I sent out the following email today. The letter went into the message body, and it went as a PDF attachement as well. This is the first I've sent along a PDF. The letter prints on two pages and could make for a simple pass along note to others who you come in contact with throught the next weeks.
Open letter to residents of Western Pennsylvania
From Mark Rauterkus, Libertarian Nominee,
Citizen Candidate for Jack Wagner’s vacated State Senate seat in the Special Election on Primary Day, May 17, 2005
April 1, 2005
As a parent, community activist, professional swim coach, and former publisher, my career life has been dedicated to performance and meaningful improvements.
I have coached state-record breakers in four states.
I’ve edited, published and marketed more than 100 books for athletes participating in cutting-edge competitive sports. I can write, communicate in technical terms, and interact among a broad spectrum of citizens. Anyone can offer their own opinions on numerous issues at my website: Platform.For-Pgh.org.
I believe my abilities and acquired skills would stand me in good stead as a legislator in our modern, crisis-driven times. I can provide a strong voice for new regional leadership. I understand that our system of local and state government is broken -- and, financially “broke”, as well.
Career politicians have put the Pittsburgh region in a tailspin.
As necessary, I will buck established authorities and demand personal and fiscal accountability, sacking the practice of “done deals,” promoting fair and competitive bidding, and encouraging the participation of a fully-informed public in government affairs.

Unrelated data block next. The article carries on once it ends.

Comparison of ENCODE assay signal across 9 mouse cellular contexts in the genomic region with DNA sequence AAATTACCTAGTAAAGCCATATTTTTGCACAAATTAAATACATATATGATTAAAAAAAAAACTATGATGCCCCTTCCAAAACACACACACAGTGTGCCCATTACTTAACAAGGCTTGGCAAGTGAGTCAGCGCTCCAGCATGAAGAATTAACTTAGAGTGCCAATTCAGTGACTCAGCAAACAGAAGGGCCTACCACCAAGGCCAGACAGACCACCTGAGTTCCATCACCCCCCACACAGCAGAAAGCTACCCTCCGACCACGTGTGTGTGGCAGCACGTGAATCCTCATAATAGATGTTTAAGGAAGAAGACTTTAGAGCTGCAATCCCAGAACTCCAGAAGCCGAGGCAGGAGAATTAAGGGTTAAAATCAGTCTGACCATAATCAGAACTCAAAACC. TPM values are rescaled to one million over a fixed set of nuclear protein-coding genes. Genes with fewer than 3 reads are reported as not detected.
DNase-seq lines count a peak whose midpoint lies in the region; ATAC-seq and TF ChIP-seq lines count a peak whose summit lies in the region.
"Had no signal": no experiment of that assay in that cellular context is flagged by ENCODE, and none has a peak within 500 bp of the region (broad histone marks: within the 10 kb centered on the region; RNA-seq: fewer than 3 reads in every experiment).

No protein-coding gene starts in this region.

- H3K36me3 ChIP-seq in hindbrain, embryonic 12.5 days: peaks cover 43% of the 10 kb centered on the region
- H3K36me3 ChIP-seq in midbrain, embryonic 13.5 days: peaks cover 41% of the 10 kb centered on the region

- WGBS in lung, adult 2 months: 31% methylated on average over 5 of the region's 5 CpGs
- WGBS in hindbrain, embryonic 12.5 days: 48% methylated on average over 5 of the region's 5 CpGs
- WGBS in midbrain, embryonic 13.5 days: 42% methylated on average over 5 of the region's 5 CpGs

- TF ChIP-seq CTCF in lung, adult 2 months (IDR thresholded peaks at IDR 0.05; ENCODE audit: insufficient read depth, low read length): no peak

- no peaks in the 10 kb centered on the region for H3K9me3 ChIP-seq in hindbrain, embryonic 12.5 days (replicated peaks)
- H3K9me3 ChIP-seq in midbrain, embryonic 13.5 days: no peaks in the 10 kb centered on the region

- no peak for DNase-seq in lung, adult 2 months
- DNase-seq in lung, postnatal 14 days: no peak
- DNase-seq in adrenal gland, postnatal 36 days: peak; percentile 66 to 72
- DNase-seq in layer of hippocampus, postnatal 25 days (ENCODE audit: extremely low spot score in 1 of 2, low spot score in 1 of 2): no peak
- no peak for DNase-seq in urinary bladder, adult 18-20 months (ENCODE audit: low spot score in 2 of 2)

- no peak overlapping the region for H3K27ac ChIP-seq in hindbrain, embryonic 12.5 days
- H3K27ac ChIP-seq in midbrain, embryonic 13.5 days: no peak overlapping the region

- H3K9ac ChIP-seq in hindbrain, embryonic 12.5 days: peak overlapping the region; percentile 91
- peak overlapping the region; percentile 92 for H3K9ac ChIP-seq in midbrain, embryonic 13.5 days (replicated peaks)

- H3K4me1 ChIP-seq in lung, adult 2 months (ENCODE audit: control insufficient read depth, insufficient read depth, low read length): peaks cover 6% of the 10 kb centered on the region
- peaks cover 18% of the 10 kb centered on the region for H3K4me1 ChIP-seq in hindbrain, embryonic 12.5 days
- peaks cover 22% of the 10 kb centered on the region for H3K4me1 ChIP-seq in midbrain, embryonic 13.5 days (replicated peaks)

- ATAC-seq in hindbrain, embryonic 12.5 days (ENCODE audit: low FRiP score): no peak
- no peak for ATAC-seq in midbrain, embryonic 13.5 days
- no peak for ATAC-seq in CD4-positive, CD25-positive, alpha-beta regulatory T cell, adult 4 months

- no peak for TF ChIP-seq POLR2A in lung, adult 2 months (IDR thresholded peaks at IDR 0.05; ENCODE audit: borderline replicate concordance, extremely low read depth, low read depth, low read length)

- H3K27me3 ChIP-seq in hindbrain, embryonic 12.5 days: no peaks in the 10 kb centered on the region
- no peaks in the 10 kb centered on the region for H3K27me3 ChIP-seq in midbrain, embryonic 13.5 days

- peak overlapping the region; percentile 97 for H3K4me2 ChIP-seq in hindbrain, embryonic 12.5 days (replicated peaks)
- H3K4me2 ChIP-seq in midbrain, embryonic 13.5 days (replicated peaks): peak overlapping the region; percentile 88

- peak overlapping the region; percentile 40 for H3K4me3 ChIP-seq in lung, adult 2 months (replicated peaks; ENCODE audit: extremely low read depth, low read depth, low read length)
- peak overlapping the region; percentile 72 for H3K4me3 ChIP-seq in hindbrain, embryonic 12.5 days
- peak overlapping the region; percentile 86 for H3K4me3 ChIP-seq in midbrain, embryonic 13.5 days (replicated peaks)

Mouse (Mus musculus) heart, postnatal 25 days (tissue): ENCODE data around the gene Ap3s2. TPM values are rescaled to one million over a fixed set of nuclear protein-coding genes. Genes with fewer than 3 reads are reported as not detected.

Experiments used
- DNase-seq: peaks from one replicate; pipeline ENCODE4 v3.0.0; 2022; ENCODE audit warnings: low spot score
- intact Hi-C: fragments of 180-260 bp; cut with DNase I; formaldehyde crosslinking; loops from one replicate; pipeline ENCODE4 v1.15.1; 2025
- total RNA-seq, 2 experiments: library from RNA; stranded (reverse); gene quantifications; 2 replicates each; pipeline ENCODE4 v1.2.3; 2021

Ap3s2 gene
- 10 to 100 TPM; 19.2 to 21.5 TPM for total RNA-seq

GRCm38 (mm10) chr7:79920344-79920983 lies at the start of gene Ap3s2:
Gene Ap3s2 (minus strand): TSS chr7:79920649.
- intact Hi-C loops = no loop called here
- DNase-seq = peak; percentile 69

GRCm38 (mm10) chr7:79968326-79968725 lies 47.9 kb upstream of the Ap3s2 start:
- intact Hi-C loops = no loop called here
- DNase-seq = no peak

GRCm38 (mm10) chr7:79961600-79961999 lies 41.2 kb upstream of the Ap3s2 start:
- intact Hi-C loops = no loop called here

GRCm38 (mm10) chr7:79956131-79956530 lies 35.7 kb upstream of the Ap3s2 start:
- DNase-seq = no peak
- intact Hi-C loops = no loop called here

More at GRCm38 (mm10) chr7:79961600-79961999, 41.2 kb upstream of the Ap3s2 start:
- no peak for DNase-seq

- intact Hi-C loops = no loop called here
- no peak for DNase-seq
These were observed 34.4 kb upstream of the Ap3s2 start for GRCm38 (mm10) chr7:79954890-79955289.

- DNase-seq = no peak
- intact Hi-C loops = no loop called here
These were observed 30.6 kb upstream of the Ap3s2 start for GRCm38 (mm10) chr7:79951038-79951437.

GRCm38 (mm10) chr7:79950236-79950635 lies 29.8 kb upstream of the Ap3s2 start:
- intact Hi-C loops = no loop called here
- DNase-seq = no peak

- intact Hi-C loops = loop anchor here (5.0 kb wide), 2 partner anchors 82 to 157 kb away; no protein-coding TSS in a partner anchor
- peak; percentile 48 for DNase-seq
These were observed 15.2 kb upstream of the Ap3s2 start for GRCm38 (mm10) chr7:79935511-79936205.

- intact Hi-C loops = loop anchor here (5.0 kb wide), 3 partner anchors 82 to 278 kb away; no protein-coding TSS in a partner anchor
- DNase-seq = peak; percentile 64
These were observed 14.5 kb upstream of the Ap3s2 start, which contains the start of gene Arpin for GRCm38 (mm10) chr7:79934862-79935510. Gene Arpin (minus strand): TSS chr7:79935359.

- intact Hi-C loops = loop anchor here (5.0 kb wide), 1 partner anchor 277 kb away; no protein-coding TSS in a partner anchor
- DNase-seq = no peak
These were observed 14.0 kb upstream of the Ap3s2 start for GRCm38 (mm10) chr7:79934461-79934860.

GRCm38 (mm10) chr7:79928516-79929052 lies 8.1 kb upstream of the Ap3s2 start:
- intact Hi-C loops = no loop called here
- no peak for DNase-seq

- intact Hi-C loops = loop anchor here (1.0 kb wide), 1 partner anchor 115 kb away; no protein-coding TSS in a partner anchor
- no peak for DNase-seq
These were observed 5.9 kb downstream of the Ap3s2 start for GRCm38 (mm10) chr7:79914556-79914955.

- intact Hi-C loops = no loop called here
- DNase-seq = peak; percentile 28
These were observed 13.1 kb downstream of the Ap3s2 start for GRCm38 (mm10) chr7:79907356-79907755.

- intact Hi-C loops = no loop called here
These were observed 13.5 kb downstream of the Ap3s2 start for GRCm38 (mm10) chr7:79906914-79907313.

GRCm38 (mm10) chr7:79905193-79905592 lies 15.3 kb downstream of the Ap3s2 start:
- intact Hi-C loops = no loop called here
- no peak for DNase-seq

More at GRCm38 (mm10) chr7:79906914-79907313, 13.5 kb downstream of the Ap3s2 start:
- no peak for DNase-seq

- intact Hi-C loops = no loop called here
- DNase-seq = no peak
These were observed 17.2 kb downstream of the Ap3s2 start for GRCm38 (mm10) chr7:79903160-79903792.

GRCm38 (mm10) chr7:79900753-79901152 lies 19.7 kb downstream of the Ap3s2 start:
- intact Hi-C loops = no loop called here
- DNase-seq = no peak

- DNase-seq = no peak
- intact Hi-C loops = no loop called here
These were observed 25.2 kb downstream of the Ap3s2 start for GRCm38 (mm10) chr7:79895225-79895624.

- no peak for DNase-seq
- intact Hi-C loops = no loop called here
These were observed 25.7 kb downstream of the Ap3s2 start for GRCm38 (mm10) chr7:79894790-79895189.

Winning, in sports and life, entails being prepared, showing up, and scoring more points. We should aim to thrive, not merely survive.
As a citizen candidate, and not a political machine player, I intend to represent the broad socio-economic diversity of the multi-generation, multi-cultural population of the entire 42nd district, ranging from the city neighborhoods to the suburban municipality boundaries.
Misuse and abuse of state laws in schemes such as the attempted WE-HAV tax on Southwest Pittsburgh neighborhoods, and the practice of TIFs such as Deer Creek Crossing in northern Allegheny County do not advance the prosperity of all.
Public funds should be applied to maintaining existing public roads, pedestrian walkways and trails. Public funds should provide affordable and efficient mass transit, not be squandered on things such as the Mon Valley Tollway, which will wreak havoc throughout neighborhoods.
I've actively struggled for preservation and re-use of our historic sites and valuable local resources, including St. Nicholas on the North Side, the Pittsburgh Public Libraries, WQEX 16, the now-closed and lone indoor ice rink in the city (Neville), city recreation centers, and some swimming pools.
I battled against corporate give-a-ways that loomed in Fifth & Forbes (plans A, B, and C) and pushed for pedestrian-accommodating design, reliable transit funding, and internet-accessible property assessment listings.
Assessment buffering and land value taxes work for the benefit of regular taxpayers, while the unified tax plan, taxing freezes, and the deed transfer tax cripple the economy and harm the region.